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NCJ Number: 82224 Find in a Library
Title: White-Collar and Economic Crime Multidisciplinary and Cross-National Perspectives
Editor(s): P Wickman; T Dailey
Date Published: 1982
Page Count: 295
Sponsoring Agency: Lexington Books
New York, NY 10022
Sale Source: Lexington Books
866 Third Avenue
New York, NY 10022
United States of America
Type: Report (Study/Research)
Language: English
Country: United States of America
Annotation: Social scientists apply the concepts of economics, law, sociology, and criminal justice to the study of white-collar and economic crime in capitalist and noncapitalist countries. Studies relevant to social control, sanctions, and deterrence are analyzed.
Abstract: A commentary on Edwin H. Sutherland, who coined the term 'white-collar' crime, traces the influence of his midwestern, rural, and religious background on the formation of his innovative concept. Another paper advocates linking white-collar and organized crime under the concept of 'enterprise' -- a spectrum along which entrepreneurial activity is more or less legal, depending on political constraints. Sutherland's concerns are expanded to an international context in an article calling for more research on such problems as pollution, destruction of nations' historical artifacts, waste of natural resources, and human rights infringement. Differences between white-collar crimes (individual acts against business) and organizational crimes (acts by business against others) are distinguished in a Canadian study which advocates broader application of criminal liability for organizational violations. The case of the Ford Motor Company and its Pinto safety problems is used to show how a corporation's goals, structure, and business environment create the probability of corporate crime. Other essays focus on the development of the underground economy as a contributor to income tax noncompliance; contradictions between communist economic theory and practice; a cross-national analysis of economic crime as it relates to types of social organization (accompanied by a critique citing the study's inadequate data and simplistic version of Marxian criminal theory); and the history of corporate crime under capitalism, with special attention to product safety, environmental protection, and antitrust and labor violations. Papers in the last section discuss patterns of white-collar crime and mechanisms of control. One focuses on the high injury and death rates on offshore oil rigs in the North Sea, while another investigates the relationship between the structure of State bar associations and the rate and severity of sanctions and readmissions to the bar. Canadian data contrast punishments for traditional and corporate theft and develop a theoretical perspective on why punishments are more severe for traditional crimes. The final paper investigates this sentencing disparity in U.S. Federal courts. Figures, chapter notes and references, and an index are provided.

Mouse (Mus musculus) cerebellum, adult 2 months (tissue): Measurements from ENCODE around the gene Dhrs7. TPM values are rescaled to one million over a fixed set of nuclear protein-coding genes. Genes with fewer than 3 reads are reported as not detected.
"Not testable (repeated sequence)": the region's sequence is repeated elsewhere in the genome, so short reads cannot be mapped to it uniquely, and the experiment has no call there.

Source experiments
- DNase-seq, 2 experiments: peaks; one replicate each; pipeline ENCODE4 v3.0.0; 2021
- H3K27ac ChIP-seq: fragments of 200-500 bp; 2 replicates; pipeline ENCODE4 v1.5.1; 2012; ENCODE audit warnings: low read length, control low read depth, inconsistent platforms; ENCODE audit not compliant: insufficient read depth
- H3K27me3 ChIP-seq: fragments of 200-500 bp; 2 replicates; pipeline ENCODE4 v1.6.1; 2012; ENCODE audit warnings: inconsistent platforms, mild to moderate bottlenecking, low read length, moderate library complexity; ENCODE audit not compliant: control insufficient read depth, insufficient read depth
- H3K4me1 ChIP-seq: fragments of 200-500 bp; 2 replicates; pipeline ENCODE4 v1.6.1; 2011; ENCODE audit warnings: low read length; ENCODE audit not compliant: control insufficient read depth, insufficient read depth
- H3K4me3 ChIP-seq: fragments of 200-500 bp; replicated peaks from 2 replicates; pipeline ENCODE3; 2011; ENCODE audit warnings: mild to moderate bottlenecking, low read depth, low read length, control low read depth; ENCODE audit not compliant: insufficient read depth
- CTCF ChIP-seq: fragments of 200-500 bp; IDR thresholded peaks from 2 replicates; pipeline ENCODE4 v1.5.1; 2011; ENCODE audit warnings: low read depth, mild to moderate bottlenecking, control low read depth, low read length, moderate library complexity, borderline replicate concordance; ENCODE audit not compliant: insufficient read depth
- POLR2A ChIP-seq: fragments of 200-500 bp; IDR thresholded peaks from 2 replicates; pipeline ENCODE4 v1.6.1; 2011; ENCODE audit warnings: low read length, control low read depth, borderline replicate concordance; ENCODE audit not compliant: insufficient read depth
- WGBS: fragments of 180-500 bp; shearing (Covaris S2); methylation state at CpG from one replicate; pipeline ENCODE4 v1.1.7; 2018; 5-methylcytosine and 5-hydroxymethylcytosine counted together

Index Term(s): Canada; Capitalism; Citizen crime tolerance; Corporate criminal liability; Cultural influences; Economic influences; England; Marxism; Multinational corporations; Organization studies; Tax evasion; Underground economy; United States of America; White collar crime
Note: Papers presented at a symposium held at the State University of New York College at Potsdam, February 7-9, 1980.
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